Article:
When reflecting on his work, Wacker says, “I think I have become a better person. And I learned that small things done add up to big things for others.”
The Pixel Service Challenge is a great platform for those already involved in community work, but it is also an equally helpful opportunity for those who want to get started. The Student Life team is in the process of building a Community Service page on the Gateway, which will include suggestions for both online and in-person projects and will allow families to also submit ideas.
“That will be a wonderful resource for people who are looking to participate in various service initiatives but aren’t quite sure where to start,” Ms. Momary excitedly explained.
Indeed, knowing how and where to start can be quite a hurdle for most people. “To be honest, I did not know what I could do that might help someone else and have something to do with me as a person. It’s actually quite a challenge to figure out what to do and even harder to get started, ” Wacker admitted. “But I think it is important to identify something you actually care about, then participate in initiatives related to those. Do something you are passionate about and it will be successful. Don’t be focused on results – be focused on the process!”
Barry’s own story is a testimony to Wacker’s principles in practice. Wonderland BookSavers started out as a book club trying to do a bit more for the community. “When we read Old Yeller, we raised money and donated dog food to a local animal shelter,” Barry recalls.
They didn’t take their project to the next level until the group of kids found out that their local library would shred out of date books and sold the shreds for one cent. “We were horrified because we love books so much!” says Barry.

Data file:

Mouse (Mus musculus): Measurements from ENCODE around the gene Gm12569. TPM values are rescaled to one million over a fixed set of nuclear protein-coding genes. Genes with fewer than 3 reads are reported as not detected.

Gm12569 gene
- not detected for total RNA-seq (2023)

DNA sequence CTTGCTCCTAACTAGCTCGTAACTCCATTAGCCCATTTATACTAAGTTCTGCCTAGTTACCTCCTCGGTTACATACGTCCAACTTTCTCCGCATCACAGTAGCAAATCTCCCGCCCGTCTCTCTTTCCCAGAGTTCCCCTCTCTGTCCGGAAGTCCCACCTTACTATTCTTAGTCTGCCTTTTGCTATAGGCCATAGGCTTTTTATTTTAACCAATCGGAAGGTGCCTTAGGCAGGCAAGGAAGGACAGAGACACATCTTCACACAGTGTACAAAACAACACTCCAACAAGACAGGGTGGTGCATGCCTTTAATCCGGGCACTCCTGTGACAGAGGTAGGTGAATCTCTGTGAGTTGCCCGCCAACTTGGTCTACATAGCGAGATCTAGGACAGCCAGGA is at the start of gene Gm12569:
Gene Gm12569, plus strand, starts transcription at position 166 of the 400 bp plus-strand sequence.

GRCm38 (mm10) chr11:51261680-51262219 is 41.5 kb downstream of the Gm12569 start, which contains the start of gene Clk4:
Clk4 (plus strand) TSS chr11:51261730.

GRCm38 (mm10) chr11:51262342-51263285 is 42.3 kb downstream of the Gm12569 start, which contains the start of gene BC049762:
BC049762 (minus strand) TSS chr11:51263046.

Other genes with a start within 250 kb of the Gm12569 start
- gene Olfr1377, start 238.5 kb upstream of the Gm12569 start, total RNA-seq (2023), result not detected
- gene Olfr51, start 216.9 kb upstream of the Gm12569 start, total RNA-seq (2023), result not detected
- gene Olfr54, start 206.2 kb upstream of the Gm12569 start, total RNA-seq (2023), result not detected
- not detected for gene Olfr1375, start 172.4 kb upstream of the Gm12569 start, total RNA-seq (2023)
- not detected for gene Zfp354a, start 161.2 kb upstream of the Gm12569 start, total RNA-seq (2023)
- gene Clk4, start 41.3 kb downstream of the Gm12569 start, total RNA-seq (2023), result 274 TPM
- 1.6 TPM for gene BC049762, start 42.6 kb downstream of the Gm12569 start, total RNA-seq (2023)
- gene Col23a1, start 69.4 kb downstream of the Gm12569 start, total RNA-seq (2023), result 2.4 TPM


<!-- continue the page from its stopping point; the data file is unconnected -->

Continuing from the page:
Not wanting the books to go to waste, the club donated them to schoolchildren in different countries – from all around the USA to Nigeria and Kenya; from Ecuador and Peru to Syrian refugee camps in Jordan. People started donating their own books and other items to Wonderland BookSavers, too. Soon, the charity started to donate everyday items as well, such as shoes, school supplies, and clothes.
“So far we’ve donated over 200,000 books. If we started out with that goal in mind, we would have gotten so discouraged. You just have to take it step by step and set your own pace. You can always do your own thing and you don’t have to be part of a huge charity to make a difference,” Barry advised.
Every student at the OHS is extremely passionate about at least one thing, and has the opportunity to engage in various types of service projects associated with that passion.
“We’re hoping that, as a collective, all 800 of our students can contribute hours towards 2,018 total hours for the new year. We’re really excited in hoping that students who are already involved in service projects would contribute their hours; that’ll help us get a lot of hours real fast,” shared Ms. Momary.